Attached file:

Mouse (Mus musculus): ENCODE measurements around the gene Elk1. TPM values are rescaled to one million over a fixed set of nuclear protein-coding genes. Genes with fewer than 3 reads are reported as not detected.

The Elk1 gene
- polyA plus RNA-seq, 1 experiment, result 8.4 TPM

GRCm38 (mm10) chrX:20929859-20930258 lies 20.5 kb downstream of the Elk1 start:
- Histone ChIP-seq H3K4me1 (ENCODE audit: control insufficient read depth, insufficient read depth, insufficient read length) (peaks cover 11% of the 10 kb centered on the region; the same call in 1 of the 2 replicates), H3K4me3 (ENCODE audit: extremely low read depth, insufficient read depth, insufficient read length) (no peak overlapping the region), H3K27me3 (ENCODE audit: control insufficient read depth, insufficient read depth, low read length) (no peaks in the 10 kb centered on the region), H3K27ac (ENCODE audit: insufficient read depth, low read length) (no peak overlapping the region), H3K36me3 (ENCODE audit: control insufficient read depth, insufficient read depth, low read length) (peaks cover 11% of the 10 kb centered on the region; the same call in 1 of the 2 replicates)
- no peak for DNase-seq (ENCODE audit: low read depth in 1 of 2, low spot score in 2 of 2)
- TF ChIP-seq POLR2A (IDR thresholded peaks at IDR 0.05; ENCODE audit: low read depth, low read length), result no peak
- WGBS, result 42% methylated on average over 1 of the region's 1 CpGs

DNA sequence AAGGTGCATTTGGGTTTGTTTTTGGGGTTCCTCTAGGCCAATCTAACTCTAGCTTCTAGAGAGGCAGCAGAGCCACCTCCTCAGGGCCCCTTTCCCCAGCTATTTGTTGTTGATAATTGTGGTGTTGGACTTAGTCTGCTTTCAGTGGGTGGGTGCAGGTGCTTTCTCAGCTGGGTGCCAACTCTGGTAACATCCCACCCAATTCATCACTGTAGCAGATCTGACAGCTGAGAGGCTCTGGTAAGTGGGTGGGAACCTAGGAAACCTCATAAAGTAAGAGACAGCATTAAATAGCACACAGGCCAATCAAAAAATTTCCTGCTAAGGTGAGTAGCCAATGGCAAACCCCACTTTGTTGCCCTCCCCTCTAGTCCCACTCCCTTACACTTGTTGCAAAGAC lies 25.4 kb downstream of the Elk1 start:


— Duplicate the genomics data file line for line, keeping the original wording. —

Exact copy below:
Mouse (Mus musculus): ENCODE measurements around the gene Elk1. TPM values are rescaled to one million over a fixed set of nuclear protein-coding genes. Genes with fewer than 3 reads are reported as not detected.

The Elk1 gene
- polyA plus RNA-seq, 1 experiment, result 8.4 TPM

GRCm38 (mm10) chrX:20929859-20930258 lies 20.5 kb downstream of the Elk1 start:
- Histone ChIP-seq H3K4me1 (ENCODE audit: control insufficient read depth, insufficient read depth, insufficient read length) (peaks cover 11% of the 10 kb centered on the region; the same call in 1 of the 2 replicates), H3K4me3 (ENCODE audit: extremely low read depth, insufficient read depth, insufficient read length) (no peak overlapping the region), H3K27me3 (ENCODE audit: control insufficient read depth, insufficient read depth, low read length) (no peaks in the 10 kb centered on the region), H3K27ac (ENCODE audit: insufficient read depth, low read length) (no peak overlapping the region), H3K36me3 (ENCODE audit: control insufficient read depth, insufficient read depth, low read length) (peaks cover 11% of the 10 kb centered on the region; the same call in 1 of the 2 replicates)
- no peak for DNase-seq (ENCODE audit: low read depth in 1 of 2, low spot score in 2 of 2)
- TF ChIP-seq POLR2A (IDR thresholded peaks at IDR 0.05; ENCODE audit: low read depth, low read length), result no peak
- WGBS, result 42% methylated on average over 1 of the region's 1 CpGs

DNA sequence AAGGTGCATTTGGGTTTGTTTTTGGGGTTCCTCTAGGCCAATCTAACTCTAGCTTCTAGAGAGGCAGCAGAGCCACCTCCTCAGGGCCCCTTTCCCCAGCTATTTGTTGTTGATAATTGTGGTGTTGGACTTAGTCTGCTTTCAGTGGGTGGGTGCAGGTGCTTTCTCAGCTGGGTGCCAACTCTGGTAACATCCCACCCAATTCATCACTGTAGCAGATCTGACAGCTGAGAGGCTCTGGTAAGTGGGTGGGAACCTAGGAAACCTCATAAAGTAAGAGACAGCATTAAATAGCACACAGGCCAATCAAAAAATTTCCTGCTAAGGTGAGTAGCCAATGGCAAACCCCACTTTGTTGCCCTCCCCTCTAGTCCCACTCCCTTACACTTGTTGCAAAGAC lies 25.4 kb downstream of the Elk1 start: